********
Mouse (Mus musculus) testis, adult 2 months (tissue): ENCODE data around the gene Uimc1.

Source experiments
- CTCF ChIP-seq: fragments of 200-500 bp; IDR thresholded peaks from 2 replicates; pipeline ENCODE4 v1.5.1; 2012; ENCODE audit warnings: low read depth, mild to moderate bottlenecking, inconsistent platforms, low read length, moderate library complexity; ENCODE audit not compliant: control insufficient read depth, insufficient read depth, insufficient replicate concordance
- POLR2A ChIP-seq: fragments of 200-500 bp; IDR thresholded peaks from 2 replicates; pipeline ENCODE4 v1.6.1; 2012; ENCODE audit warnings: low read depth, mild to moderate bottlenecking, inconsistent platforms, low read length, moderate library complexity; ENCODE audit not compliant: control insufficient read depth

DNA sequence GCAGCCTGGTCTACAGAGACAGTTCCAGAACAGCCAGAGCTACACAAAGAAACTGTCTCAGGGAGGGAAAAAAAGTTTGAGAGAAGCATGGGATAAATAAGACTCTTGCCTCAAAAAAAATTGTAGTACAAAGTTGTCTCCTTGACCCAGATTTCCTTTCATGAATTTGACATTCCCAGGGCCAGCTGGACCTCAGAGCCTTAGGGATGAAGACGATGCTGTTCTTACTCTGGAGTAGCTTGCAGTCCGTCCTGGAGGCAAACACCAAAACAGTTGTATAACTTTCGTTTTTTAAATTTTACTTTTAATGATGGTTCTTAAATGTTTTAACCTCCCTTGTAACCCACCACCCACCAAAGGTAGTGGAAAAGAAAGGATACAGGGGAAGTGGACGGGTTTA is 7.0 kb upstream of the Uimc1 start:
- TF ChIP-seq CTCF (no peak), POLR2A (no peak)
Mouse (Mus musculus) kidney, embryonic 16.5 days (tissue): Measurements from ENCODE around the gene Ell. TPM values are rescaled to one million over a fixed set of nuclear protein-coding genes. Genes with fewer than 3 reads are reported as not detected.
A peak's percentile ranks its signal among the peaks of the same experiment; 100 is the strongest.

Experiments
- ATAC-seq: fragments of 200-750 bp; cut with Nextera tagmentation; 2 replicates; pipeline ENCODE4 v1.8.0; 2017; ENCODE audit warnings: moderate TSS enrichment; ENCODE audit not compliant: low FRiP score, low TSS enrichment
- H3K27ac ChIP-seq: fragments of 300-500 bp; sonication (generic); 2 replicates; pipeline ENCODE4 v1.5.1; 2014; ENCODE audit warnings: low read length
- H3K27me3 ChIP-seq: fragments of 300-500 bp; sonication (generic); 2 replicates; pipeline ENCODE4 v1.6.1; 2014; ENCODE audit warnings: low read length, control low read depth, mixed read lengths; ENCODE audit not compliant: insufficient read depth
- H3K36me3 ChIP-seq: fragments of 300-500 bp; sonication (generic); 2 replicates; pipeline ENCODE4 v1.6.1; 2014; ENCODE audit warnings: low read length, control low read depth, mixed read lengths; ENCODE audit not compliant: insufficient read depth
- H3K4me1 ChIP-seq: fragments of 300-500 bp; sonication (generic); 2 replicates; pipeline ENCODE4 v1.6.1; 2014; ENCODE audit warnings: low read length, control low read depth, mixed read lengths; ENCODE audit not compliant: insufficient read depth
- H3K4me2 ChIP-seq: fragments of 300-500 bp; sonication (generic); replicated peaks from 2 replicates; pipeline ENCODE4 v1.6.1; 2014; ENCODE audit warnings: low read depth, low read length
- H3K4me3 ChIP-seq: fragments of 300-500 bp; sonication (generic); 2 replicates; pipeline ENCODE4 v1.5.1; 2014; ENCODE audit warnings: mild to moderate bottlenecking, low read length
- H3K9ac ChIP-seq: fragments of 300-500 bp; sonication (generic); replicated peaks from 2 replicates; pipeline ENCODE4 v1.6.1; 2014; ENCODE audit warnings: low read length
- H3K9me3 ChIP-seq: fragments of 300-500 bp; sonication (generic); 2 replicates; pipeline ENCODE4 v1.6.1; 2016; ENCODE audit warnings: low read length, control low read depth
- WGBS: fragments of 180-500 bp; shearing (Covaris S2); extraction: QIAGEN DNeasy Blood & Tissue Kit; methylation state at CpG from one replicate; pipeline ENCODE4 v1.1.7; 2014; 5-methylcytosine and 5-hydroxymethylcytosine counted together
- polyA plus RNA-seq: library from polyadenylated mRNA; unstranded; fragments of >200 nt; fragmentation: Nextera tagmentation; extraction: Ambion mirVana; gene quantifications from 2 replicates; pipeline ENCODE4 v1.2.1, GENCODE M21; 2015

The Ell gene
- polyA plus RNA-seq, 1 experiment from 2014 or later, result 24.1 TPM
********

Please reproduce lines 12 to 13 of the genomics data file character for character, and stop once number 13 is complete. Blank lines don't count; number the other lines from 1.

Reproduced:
- H3K27me3 ChIP-seq: fragments of 300-500 bp; sonication (generic); 2 replicates; pipeline ENCODE4 v1.6.1; 2014; ENCODE audit warnings: low read length, control low read depth, mixed read lengths; ENCODE audit not compliant: insufficient read depth
- H3K36me3 ChIP-seq: fragments of 300-500 bp; sonication (generic); 2 replicates; pipeline ENCODE4 v1.6.1; 2014; ENCODE audit warnings: low read length, control low read depth, mixed read lengths; ENCODE audit not compliant: insufficient read depth